The steps are:

  • “New node” contacts “Seed Node” and gets cluster info (effectively the cluster file)
  • “New Node” makes this info durable (effectively creating cluster file locally)
  • “New Node” joins the cluster

Note: Here, “Seed Node” is not required to be a special node (ex: a coordinator).

The first k8s pod is self seeded and next are seeded by the previous ones (satetefulset has ordered pods).
In general , one should try to have 3 designated seed nodes (per datacenter), so that we are resilient of pod failures. For this, one can manage initial nodes as trustable seeds.

It’s important to note that you might have your seed node excluded from cluster and so your new node might get old cluster information (stale cluster file) and that is something that needs to be managed (I will not go into its details, as this needs to be manged in any approach).

Now lets go to fdb’s doc: Adding machines to a cluster

  1. Copy an existing cluster file from a server in your cluster to the new machine, overwriting the existing fdb.cluster file.
  2. Restart FoundationDB on the new machine so that it uses the new cluster file

How should I do this automatically while I deploy fdb as StatefulSet?
Please note that when I say automatically, I mean that I should just use “kubectl statefuleset scale” command and my cluster should scale (assuming all of my pods are identical by default).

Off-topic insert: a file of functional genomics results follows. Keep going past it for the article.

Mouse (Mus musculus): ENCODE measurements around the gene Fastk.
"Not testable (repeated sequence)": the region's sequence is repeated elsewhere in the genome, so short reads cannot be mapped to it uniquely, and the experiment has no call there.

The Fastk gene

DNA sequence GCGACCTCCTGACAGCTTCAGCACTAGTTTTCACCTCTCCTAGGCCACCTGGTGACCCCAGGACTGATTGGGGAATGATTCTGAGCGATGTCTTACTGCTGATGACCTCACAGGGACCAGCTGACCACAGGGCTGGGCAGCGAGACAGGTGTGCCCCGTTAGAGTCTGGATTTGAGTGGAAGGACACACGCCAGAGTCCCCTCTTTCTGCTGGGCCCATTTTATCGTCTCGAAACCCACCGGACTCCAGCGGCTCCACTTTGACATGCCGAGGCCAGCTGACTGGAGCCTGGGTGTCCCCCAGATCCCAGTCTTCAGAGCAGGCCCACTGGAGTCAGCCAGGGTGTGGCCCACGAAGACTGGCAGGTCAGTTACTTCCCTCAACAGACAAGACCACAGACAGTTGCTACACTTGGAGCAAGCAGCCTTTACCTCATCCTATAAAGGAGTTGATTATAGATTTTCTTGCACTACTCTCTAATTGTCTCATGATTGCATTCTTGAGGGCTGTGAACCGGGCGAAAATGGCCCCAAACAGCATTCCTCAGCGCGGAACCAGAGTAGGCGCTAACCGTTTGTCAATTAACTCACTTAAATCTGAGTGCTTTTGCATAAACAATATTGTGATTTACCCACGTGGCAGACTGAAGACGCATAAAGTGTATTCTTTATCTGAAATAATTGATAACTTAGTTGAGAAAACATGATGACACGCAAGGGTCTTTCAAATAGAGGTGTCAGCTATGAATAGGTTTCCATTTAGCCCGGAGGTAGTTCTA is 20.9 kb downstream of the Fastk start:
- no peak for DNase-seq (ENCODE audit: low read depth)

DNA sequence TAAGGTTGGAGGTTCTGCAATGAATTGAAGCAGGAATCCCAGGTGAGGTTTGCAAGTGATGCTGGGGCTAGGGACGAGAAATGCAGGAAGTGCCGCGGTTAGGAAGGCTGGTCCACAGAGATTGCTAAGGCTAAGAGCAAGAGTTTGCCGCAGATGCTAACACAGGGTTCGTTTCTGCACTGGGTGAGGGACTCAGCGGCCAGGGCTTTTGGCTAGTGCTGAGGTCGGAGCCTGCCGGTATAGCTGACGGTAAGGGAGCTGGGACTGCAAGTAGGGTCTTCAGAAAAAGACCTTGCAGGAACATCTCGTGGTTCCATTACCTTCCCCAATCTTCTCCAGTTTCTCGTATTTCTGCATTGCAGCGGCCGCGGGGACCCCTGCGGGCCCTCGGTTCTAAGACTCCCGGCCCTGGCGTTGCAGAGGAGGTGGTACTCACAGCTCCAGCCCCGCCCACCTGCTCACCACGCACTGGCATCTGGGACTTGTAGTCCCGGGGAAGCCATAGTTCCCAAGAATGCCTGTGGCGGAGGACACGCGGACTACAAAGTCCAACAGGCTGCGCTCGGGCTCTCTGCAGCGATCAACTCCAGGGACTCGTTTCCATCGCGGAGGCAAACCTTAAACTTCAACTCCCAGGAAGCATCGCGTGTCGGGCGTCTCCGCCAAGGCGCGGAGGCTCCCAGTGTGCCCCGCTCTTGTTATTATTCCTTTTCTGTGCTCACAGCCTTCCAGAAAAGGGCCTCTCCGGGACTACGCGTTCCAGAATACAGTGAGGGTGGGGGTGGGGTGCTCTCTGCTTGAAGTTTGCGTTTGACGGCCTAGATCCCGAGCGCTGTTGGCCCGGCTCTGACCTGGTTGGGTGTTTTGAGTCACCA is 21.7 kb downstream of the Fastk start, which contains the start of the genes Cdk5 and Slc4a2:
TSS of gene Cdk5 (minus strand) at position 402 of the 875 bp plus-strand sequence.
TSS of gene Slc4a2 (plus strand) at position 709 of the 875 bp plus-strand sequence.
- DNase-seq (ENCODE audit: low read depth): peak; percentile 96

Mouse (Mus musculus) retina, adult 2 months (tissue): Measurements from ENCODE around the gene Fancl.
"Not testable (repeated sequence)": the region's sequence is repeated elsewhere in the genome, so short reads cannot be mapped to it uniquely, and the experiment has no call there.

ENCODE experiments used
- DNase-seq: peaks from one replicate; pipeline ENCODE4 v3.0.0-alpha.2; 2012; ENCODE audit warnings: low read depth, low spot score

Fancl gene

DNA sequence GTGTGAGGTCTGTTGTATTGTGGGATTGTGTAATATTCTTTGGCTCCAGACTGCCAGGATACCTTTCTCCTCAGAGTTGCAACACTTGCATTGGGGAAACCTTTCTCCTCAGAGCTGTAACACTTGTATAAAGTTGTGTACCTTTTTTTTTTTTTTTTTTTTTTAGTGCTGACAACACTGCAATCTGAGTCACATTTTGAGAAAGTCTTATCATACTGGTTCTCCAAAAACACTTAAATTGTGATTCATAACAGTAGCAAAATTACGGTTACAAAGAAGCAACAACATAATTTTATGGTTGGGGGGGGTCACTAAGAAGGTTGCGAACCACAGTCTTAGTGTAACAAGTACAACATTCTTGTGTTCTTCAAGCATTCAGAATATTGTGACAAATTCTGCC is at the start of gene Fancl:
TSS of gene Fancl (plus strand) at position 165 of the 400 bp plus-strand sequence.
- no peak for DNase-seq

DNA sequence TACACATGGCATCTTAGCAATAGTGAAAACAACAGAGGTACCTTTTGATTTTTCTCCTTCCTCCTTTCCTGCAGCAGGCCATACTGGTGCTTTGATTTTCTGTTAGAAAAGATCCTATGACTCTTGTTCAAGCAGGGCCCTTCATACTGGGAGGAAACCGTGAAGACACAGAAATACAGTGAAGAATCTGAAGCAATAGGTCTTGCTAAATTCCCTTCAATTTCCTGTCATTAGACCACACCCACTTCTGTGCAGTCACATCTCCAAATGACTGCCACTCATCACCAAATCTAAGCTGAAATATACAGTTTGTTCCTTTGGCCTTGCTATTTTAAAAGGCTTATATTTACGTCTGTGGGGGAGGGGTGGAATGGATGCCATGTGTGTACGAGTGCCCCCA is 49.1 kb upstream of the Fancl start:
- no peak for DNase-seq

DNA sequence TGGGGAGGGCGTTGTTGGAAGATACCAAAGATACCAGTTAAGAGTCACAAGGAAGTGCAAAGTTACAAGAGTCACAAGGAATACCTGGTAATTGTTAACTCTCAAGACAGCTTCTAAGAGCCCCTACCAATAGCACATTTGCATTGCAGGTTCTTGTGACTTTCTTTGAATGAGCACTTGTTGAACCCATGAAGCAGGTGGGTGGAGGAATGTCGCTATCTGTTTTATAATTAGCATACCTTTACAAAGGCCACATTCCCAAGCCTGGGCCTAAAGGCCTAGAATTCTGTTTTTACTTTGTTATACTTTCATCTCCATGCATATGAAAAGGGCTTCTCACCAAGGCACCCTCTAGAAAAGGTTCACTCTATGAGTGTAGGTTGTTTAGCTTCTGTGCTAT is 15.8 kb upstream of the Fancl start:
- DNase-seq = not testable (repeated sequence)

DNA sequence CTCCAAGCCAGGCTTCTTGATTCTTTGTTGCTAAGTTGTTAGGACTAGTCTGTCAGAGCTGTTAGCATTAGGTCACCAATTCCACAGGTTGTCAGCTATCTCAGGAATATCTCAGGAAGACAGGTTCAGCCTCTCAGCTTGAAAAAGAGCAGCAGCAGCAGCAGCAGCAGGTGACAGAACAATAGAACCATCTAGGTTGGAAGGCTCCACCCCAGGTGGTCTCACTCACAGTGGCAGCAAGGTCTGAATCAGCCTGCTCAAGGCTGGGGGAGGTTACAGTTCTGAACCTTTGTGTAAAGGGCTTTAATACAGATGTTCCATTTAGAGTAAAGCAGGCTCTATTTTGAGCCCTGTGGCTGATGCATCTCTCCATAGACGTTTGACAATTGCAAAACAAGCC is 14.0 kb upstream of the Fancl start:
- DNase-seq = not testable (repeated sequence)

There are workarounds:

  • Use a shared Persistent Volume across all pods to share cluster file
  • Fix coordinator pods (staefulset is ordered)
  • Use kubectl cp inside pod
  • Enable ssh across pods to get cluster file

But all workarouds have drawbacks.

Feature request: Could we have fdb support such seeding as part of inter-node communication?

Recovering pod after failure
When a pod in a StatefulSet fails, k8s allocates a new pod, with same DNS name, but can be at differnet IP. Note that the data it had is persistent in attached Persistent Volume.

How should I make fdb cluster rejoin such a node after it comes back with its data? (assume here taht it has cluster file and it connects to clster effectively)?

Feature request: Could we have fdb support identification of nodes in a cluster by some genearted ID, independent of IP/host?

Some more info

Please note that here I have not requested features like

  • identify coordinator by DNS hostname
  • support DNS hostname names in cluster file

I see “cluster file” as seed in a generic way, and I don’t care if it has DNS names or IPs inside it. I know my pods in the cluster (DNS name and current IP) and just want generic seeding to be avialable in fdb.

Similarly, I don’t want node identifier based on DNS name. It helps me in StatefulSet deployment. But I believe that it’s not something fdb should care about. Fdb should implement this in a generic way.

Note: I know that writing a custom k8s controller (with a custom scale operation) is one of a sol’n here. But, maintaining that is another overhead for me.

(Alex Miller) #20

Do you have enough of an understanding of Kubernetes to know if vending clusterfiles via a custom resource is an appropriate solution to this?